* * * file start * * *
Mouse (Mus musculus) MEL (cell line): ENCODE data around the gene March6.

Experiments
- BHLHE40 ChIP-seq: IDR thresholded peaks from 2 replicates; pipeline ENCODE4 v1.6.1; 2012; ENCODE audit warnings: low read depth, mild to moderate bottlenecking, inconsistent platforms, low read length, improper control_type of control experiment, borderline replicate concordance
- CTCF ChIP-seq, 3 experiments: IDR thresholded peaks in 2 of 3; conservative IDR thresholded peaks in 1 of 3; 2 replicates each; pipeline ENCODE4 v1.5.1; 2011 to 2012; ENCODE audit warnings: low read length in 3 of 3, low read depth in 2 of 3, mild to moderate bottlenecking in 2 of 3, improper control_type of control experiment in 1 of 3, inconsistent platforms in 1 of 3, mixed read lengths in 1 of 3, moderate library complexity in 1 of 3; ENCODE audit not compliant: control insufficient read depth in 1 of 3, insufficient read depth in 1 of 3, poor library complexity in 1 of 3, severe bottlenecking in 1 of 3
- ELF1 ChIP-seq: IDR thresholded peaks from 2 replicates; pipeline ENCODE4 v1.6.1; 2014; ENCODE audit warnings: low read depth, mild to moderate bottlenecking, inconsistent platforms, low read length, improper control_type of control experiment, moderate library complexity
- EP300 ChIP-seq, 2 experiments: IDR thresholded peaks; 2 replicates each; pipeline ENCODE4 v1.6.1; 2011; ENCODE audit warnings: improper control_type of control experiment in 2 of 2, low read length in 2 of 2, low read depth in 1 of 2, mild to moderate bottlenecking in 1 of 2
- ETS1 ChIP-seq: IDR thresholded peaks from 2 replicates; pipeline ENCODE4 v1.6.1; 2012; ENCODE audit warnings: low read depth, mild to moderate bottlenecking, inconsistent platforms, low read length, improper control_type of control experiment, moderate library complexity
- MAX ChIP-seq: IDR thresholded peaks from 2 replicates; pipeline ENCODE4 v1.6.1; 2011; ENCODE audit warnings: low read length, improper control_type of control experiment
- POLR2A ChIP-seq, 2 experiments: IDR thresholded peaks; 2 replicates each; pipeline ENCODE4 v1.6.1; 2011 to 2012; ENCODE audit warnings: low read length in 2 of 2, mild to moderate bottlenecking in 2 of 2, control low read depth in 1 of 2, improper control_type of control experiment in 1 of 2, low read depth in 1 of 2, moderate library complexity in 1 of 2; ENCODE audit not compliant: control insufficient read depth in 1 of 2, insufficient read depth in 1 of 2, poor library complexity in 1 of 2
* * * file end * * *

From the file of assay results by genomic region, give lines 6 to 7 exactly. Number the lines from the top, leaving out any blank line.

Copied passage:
- EP300 ChIP-seq, 2 experiments: IDR thresholded peaks; 2 replicates each; pipeline ENCODE4 v1.6.1; 2011; ENCODE audit warnings: improper control_type of control experiment in 2 of 2, low read length in 2 of 2, low read depth in 1 of 2, mild to moderate bottlenecking in 1 of 2
- ETS1 ChIP-seq: IDR thresholded peaks from 2 replicates; pipeline ENCODE4 v1.6.1; 2012; ENCODE audit warnings: low read depth, mild to moderate bottlenecking, inconsistent platforms, low read length, improper control_type of control experiment, moderate library complexity